The European Commission has released official definitive plans to introduce global quotas for some products and continue steel safeguard measures to 2024, it said in an official journal document dated June 24.
After an annual safeguard review, the EC sent a draft of proposed reviewed safeguard measures to the World Trade Organization on May 30, which said it planned to introduce global quotas for some products and prolong steel safeguard measures to 2024.
Yearly import quota volumes were increased to 4% from 3%, with all the definitive measures to come into effect July 1 following the traditional yearly safeguard review cycle.
For product categories 7, which includes quarto plates, and 17, including angles, shapes and sections, the EC has decided to substitute country-specific quotas with global quotas to increase flexibility for users to import the steel needed from any source to combat the loss of supply from Ukraine.
Ukraine historically represents around 33% of total volume imports in each category, but since Russia’s invasion of Ukraine, the EC said it there had been virtually no imports of the two categories from Ukraine into the EU, suggesting that “Ukraine is currently unable to produce and/or export these product categories in any meaningful volumes to the Union market.” This had resulted in a risk of potential shortage of supply for EU users in these categories if action was not taken.
The adjustment would be reassessed if there were changes in trade flows in the two categories or if undue crowding out effects were identified, the EC said.
On May 24, the EU adopted a regulation allowing for temporary trade liberalization for some Ukrainian products in the wake of the ongoing war, which has halted the application of the steel safeguard measure for the time being.
The EC updated the list of developing countries and added Vietnam to the other countries quotas.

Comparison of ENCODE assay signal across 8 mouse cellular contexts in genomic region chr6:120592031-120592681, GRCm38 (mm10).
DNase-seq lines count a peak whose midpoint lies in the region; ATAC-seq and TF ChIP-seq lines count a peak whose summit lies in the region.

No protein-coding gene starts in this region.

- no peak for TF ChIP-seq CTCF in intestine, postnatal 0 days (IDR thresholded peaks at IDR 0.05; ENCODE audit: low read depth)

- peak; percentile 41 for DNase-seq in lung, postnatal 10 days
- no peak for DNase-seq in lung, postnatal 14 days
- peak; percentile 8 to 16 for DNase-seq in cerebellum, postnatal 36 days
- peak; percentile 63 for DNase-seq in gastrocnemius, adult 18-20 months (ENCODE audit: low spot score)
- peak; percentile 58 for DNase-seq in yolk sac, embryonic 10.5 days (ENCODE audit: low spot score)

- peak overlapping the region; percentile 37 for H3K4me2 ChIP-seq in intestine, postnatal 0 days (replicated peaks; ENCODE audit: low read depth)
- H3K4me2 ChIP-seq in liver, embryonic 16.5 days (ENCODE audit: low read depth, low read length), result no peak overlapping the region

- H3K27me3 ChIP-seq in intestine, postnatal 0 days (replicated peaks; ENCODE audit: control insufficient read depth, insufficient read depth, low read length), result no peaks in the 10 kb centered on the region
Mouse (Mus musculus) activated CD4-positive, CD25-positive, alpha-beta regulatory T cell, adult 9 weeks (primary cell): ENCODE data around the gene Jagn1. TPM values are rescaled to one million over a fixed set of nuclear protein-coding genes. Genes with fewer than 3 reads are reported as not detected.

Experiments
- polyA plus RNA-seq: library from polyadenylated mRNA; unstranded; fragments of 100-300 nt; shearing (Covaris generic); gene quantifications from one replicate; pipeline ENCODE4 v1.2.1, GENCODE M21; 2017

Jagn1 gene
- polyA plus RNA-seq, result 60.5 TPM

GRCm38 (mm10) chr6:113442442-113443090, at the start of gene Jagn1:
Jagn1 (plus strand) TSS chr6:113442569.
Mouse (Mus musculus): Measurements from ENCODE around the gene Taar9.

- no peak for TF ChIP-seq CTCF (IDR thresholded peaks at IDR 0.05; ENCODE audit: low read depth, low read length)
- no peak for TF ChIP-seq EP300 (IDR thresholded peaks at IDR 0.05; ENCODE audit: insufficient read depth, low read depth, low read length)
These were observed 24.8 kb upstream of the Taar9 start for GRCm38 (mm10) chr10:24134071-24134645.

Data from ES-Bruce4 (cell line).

It said all developing countries were included in the category 4A, or hot-dipped galvanized steel imports quotas list, because the sum of all imports in 2021 that were below 3% was higher than 9%.
Egypt, Ukraine and Vietnam were added to category 1 (hot rolled flat steel), and China was included in category 2, namely cold rolled flat steel, while Brazil and Vietnam were excluded in category 2.
Turkey was added and Egypt excluded from category 8, namely stainless hot-rolled flat steel, while China was added to category 9 (stainless cold rolled flat steel), while Malaysia and Thailand were excluded.
Moldova was added to category 12 (merchant bars and light sections), the United Arab Emirates to category 16 (alloy wire rod) and Brazil to category 6 (tin mill products), among other changes.
The EC also concluded that the recent changes to the US Section 232 import tariff of 25% into a tariff-rate quota for the EU would not affect the functioning of the EU steel safeguard and did not alter the basis underpinning its assessment regarding the risk of trade diversion.
In March 2018, the US imposed a 25% duty on imports of certain steel products under the US Section 232 measure.
Earlier in June, the European Steel Federation Eurofer welcomed the adoption by EU member states of the EC’s proposal to continue steel safeguard measures, saying it supported the stability of the EU steel market and ensured smooth supply flows.
Domestic prices for HRC have been declining in Europe since the second half of March due to weak demand. Platts daily assessments for HRC in Northern Europe declined to Eur860/mt ex-works Ruhr on June 23 and in Italy to Eur780/mt ex-works, both down 6.7% since the start of 2022, according to S&P Global Commodity Insights data.
— Jacqueline Holman